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The time has come and millions of Muslims from around the world will
come to the Kingdom for a few days to perform Haj, the fifth pillar of
Islam. All nationalities imaginable will meet and mix in a small space for
five days or more and then disperse, each to his own destination. Different
cultures and traditions have a good opportunity to learn about each other.
The vital question, however, is how much we Saudis learn from the
cultural diversity that comes among us once each year? Dare I say that we do
not learn much? Some of us, maybe people who live in the two holy cities
come into direct contact with different cultures, however briefly.
What about the rest of us who don't live in Makkah or Madinah? We see
Muslims from Iran, where women are in the army, in high-level government
positions, where they have their own sports clubs, drive cars and even
participate in rallies. And yet they are all good Muslims, no less than we
are. From Egypt, the same: women and men learn how to mingle without
problems and they too are good Muslims. The same is true of those from
Pakistan, from Morocco, from Europe, from America and India. There are
countless examples of those Muslims of both sexes having equal opportunities
and nobody dare say their faith or belief is weaker than ours.
Why then do people here insist on seeing danger in every step to open up
a little and allow society to develop and move forward? We are adamant that
this is the land of Islam and that we are thus obliged to set examples. But
when we come face to face with other Muslims who are different from us, we
cast them aside. If Islam is the same everywhere, then its limits are the
same everywhere. Women follow the rules of Islam in Indonesia, Europe, the
US and Africa - and in some Asian countries, women have become presidents
and prime ministers.
This idea of cultural diversity emerged while I was skimming the local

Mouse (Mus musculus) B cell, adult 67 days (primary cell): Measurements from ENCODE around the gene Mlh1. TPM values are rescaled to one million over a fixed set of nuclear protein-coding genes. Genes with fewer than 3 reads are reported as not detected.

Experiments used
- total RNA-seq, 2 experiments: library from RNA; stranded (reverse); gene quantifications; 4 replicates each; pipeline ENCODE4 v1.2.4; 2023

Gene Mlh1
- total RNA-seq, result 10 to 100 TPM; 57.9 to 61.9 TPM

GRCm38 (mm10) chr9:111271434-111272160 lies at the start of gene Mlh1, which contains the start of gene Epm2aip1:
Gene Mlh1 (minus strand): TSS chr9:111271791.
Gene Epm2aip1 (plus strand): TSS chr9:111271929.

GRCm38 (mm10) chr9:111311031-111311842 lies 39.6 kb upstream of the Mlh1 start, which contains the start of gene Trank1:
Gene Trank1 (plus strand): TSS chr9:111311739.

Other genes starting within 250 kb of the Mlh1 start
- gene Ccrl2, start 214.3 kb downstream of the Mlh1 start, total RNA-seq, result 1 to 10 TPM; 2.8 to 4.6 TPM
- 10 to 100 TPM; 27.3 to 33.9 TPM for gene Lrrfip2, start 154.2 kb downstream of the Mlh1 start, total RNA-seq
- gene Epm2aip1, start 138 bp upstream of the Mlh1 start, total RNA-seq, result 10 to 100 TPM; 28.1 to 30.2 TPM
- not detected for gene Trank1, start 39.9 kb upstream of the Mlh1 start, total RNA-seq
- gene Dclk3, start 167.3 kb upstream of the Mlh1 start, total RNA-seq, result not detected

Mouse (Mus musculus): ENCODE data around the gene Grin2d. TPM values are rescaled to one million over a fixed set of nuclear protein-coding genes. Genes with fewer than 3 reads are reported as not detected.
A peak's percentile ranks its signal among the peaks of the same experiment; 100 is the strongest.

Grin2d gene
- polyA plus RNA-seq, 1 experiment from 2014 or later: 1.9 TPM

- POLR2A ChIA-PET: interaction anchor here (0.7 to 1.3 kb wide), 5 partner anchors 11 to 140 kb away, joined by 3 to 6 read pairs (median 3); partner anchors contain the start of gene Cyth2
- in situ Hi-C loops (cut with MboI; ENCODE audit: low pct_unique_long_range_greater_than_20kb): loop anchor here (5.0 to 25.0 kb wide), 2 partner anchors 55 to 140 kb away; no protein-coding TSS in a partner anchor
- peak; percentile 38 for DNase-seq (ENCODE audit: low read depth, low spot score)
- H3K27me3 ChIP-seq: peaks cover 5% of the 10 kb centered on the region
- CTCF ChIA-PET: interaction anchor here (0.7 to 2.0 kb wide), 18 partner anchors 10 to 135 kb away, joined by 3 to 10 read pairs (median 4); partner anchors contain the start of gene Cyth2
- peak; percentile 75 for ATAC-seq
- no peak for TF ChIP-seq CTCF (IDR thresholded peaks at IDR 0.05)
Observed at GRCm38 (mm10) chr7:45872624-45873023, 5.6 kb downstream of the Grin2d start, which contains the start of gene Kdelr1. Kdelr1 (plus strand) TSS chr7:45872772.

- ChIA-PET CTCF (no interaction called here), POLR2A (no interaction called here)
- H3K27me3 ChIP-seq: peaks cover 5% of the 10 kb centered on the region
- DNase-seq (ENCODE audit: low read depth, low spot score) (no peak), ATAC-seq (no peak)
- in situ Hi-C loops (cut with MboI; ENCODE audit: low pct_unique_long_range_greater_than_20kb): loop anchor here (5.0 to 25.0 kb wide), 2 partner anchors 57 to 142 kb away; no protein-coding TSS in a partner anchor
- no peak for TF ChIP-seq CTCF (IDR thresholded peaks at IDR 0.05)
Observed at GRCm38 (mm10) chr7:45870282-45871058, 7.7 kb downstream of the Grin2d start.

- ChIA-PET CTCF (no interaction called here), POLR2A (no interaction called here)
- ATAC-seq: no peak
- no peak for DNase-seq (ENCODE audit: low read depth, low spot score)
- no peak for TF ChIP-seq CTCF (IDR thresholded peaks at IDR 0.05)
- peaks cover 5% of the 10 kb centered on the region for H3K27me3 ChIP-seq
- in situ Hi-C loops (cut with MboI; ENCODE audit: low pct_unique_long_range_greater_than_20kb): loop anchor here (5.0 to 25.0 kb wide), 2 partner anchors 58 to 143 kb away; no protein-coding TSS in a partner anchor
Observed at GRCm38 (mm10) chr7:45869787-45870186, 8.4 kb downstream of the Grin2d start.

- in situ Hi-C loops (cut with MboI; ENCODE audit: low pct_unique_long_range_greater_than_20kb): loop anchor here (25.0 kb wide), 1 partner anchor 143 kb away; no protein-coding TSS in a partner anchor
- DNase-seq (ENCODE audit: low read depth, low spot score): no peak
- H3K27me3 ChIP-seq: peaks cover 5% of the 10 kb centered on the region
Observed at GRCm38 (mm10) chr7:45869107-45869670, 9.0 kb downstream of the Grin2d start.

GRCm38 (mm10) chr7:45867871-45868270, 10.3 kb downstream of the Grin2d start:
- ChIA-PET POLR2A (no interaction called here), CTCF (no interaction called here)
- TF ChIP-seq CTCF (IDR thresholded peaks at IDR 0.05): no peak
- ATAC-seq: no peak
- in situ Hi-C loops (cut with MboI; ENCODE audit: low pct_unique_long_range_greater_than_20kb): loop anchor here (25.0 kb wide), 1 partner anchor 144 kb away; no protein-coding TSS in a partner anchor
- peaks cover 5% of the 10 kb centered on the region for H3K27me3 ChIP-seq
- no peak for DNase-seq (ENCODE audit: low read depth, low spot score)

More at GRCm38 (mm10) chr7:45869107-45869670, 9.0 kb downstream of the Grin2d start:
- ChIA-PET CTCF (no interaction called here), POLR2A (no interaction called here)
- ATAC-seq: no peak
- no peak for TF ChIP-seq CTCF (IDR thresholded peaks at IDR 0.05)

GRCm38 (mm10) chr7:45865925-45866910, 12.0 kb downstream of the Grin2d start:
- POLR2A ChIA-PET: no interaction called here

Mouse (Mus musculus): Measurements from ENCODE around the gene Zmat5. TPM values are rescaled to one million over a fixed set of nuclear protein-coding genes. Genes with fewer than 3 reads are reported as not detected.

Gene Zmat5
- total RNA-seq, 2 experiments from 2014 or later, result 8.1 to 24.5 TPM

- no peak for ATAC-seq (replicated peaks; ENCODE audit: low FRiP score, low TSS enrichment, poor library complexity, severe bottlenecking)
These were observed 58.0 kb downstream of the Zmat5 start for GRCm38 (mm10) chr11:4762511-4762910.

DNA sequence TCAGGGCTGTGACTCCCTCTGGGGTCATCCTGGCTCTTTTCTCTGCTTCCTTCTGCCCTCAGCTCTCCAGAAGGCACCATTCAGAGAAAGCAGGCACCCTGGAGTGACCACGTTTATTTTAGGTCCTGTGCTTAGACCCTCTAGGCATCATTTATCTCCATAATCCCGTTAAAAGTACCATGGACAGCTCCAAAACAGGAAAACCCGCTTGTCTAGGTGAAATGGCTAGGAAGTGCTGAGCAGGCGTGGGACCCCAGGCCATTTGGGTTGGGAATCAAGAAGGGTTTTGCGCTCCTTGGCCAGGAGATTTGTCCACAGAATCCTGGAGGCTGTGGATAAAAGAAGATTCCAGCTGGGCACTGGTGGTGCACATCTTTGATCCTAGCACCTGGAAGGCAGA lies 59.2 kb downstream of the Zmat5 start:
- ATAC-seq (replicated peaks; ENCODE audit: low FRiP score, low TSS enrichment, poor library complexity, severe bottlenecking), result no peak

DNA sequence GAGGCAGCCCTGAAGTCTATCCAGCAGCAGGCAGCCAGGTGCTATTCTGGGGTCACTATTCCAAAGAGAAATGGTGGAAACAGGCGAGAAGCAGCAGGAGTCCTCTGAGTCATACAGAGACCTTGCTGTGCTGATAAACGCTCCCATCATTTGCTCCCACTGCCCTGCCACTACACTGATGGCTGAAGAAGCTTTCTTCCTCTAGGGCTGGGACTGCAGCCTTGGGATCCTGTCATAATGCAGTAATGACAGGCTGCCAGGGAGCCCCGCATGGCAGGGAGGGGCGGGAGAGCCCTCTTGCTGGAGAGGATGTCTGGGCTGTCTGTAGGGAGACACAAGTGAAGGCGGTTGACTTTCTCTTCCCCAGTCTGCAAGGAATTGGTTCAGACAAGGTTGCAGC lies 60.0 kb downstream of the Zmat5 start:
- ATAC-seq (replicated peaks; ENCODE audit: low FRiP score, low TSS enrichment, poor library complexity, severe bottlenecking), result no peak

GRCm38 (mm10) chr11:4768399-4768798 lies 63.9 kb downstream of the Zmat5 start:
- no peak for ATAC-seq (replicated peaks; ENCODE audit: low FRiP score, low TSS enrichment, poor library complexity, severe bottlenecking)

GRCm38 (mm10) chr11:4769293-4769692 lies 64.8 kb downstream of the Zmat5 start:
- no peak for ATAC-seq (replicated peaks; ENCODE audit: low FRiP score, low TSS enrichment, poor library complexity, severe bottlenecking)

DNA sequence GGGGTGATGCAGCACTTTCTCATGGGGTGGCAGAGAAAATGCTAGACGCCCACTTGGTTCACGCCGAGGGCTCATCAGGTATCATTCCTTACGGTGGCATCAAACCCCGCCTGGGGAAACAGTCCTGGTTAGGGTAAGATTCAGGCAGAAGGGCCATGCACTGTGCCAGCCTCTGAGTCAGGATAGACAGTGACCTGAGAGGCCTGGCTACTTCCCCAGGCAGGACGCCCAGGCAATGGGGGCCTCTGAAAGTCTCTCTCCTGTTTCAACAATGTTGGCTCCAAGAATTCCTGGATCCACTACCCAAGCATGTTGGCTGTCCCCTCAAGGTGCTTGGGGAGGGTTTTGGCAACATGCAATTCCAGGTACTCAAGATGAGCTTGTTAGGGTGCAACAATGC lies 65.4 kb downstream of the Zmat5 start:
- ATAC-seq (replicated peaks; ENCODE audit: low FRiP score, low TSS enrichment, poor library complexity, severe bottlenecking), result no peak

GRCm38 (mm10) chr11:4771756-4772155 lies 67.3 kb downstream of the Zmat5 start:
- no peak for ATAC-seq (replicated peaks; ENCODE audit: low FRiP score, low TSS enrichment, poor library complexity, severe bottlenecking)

press. Two columns, each about education, made me stop. One of the writers
was against giving physical education (PE) classes a slot in the daily
schedule, saying that doing so might affect the time given to other subjects
such as Arabic and religious studies. The other columnist actually said that
there was no need for PE and that it was a waste of time to discuss it or to
introduce it in schools. His reasons were that girls have delicate
constitutions and that it is better to give them sewing lessons than
endanger their delicacy with physical exercise which, he argues, is only for
boys. He goes on to say that physical education is the first step toward the
complete chaos and loss of morality that have engulfed Western countries. A
heavy statement indeed.
These thoughts rankled, especially when I read what a well-known sheikh
said to a newspaper a few days ago. It seems that the sheikh sees no Islamic
reason for women not driving. In fact, he told Arab News, "There is no
definite text (either in the Qur'an or Sunnah) that bans women driving." A
few days later he said that his statement had been taken out of context. OK
that might have happened - but what he said next is more important. He
actually said that he was against driving because it would corrupt the
morals of young people and destroy our society.
Another religious academic being interviewed on Al-Jazeerah was asked
about the new Saudi News channel and he objected to the idea of women
presenters. The interviewer commented, "But you watch Al-Jazeerah and we
have women presenters?" his response was: "That's a different case. Each
society has its own rules."
The implications are always that any change is going to destroy our
society and our morals. Did not God say in his holy book that Muslims should
go around the world and learn from other civilizations? Isn't it in the
Qur'an that God created mankind into sects and nations so that they could
know each other.
Were the early Muslims wrong when they mingled with other societies and
learned from them, and even adopted some of their traditions? Everyone seems
ready to offer a decisive answer on how society is falling apart because of
the acquisition of knowledge. If only those people would think more than
they talk, things might be different.